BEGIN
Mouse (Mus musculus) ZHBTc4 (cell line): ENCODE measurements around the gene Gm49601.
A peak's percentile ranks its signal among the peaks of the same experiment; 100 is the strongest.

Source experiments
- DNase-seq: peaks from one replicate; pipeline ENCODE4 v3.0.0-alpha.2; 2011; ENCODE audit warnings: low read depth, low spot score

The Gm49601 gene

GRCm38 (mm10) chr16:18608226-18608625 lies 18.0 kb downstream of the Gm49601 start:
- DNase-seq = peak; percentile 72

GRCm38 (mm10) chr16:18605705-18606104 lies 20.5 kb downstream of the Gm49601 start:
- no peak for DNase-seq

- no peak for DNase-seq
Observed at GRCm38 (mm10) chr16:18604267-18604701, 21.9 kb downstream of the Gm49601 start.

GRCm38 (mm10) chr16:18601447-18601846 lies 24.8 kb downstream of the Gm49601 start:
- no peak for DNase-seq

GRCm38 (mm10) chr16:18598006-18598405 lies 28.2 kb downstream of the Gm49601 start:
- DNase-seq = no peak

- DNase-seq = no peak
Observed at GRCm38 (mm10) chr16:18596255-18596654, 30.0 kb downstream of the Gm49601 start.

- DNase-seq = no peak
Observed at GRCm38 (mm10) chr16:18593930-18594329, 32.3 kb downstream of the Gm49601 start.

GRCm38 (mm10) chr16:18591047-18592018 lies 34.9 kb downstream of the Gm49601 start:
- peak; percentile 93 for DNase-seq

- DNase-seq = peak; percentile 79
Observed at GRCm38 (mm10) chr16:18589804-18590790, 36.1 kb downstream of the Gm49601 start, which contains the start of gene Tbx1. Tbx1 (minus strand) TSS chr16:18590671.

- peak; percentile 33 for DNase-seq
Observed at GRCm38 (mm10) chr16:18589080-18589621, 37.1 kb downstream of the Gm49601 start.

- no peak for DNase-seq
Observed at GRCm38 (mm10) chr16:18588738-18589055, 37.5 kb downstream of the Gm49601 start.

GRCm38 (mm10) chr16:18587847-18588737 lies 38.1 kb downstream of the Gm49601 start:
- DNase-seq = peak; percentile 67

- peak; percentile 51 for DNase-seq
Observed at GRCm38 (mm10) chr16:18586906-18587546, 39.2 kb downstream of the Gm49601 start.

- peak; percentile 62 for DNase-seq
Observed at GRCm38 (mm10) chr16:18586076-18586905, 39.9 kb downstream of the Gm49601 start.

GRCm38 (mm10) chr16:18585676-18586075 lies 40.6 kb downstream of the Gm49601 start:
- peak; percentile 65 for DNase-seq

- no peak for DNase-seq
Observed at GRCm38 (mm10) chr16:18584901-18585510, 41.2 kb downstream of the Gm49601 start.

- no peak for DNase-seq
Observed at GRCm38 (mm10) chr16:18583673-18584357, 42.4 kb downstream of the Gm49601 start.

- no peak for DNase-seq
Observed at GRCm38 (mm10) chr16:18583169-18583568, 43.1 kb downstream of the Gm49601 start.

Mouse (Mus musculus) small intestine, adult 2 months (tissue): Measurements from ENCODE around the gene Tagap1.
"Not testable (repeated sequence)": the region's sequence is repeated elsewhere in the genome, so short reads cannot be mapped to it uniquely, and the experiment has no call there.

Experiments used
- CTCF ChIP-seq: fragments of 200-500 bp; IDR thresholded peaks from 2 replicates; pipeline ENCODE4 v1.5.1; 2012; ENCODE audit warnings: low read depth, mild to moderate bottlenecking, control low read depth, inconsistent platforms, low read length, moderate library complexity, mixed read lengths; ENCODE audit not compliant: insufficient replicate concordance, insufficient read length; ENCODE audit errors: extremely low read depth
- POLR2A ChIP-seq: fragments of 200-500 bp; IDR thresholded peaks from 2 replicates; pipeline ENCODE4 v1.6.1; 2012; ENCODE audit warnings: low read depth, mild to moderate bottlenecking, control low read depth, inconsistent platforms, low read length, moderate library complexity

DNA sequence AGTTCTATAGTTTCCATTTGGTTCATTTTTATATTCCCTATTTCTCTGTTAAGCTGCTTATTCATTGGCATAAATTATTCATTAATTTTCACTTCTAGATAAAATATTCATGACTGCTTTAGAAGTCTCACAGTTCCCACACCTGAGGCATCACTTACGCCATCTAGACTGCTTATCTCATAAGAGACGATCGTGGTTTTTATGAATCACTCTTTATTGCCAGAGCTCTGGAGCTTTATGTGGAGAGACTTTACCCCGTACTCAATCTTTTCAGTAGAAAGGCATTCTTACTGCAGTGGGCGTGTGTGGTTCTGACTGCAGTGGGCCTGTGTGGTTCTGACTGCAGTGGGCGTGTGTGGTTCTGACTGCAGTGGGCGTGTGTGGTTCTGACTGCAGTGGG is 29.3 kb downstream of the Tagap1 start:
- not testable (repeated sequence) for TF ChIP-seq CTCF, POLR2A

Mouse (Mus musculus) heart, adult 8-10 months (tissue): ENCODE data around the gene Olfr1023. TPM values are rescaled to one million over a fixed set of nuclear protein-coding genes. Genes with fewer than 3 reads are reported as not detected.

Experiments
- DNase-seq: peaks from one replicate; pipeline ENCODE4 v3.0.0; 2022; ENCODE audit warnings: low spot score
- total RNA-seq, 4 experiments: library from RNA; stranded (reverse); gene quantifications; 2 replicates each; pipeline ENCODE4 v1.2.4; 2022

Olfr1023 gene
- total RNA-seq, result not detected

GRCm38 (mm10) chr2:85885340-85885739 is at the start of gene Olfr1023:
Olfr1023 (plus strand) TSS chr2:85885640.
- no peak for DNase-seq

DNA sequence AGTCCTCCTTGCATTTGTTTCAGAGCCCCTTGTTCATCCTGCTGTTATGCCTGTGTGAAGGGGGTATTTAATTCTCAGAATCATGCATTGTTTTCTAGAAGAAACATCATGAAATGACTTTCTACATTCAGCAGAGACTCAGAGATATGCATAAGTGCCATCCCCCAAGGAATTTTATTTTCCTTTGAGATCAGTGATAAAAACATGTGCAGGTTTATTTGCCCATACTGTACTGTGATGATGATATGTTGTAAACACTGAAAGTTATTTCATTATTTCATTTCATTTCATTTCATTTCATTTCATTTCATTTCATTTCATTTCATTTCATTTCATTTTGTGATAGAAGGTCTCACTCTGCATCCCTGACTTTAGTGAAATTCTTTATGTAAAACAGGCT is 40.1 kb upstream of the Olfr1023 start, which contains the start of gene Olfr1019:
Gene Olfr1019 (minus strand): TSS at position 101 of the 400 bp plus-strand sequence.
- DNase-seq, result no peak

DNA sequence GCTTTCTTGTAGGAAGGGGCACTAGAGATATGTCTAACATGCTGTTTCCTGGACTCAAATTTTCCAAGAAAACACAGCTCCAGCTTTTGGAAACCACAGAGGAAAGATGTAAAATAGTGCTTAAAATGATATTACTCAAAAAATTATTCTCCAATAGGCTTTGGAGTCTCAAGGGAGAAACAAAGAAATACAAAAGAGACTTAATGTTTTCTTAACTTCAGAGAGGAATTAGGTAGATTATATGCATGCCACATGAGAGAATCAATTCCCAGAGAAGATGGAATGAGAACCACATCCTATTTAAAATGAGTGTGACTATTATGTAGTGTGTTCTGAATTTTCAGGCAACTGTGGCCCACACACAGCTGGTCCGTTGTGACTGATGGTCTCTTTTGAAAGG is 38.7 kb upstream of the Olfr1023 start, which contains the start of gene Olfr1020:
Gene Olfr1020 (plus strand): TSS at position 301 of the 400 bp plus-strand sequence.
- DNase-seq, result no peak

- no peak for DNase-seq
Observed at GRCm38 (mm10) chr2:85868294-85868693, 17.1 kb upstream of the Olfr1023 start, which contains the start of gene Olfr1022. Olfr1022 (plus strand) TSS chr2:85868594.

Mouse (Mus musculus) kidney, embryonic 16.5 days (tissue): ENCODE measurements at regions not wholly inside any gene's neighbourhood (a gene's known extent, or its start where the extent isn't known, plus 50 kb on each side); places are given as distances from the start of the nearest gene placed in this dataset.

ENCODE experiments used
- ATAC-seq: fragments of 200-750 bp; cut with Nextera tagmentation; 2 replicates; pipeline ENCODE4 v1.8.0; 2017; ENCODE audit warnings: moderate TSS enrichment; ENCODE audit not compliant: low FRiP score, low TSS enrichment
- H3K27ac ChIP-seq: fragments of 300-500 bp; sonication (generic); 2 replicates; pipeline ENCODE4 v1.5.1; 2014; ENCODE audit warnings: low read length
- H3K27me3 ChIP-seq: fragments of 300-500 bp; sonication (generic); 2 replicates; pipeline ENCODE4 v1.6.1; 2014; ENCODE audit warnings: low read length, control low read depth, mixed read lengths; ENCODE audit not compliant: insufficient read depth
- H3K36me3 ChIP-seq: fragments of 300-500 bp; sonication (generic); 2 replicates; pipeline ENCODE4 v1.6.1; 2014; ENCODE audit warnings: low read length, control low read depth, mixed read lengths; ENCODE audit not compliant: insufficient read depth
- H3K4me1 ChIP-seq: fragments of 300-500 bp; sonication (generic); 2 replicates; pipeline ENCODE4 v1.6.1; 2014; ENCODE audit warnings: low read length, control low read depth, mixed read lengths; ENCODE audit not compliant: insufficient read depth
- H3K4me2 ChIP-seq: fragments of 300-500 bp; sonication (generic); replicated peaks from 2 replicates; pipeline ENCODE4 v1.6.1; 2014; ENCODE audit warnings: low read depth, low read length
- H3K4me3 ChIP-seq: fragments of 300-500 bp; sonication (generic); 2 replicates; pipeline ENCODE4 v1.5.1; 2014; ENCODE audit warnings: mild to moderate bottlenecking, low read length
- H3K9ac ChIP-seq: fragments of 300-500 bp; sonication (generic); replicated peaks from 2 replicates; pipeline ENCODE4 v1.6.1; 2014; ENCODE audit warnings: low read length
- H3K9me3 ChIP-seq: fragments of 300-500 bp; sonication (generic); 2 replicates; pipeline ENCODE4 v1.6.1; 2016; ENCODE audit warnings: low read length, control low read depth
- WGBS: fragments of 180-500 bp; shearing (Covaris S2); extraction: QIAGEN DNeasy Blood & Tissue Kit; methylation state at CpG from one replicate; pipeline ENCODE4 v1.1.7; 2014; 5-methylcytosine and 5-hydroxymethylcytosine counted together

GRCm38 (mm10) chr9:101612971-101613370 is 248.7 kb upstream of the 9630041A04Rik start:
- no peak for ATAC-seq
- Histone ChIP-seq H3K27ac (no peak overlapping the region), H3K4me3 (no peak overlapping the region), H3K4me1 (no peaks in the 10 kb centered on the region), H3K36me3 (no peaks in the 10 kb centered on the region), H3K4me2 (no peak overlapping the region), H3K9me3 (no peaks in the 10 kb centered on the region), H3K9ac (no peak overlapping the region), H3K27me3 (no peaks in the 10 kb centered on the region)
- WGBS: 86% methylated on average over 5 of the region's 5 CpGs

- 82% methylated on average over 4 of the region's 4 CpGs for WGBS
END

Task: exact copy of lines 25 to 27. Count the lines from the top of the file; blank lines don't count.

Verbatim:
Observed at GRCm38 (mm10) chr16:18589080-18589621, 37.1 kb downstream of the Gm49601 start.

- no peak for DNase-seq
Observed at GRCm38 (mm10) chr16:18588738-18589055, 37.5 kb downstream of the Gm49601 start.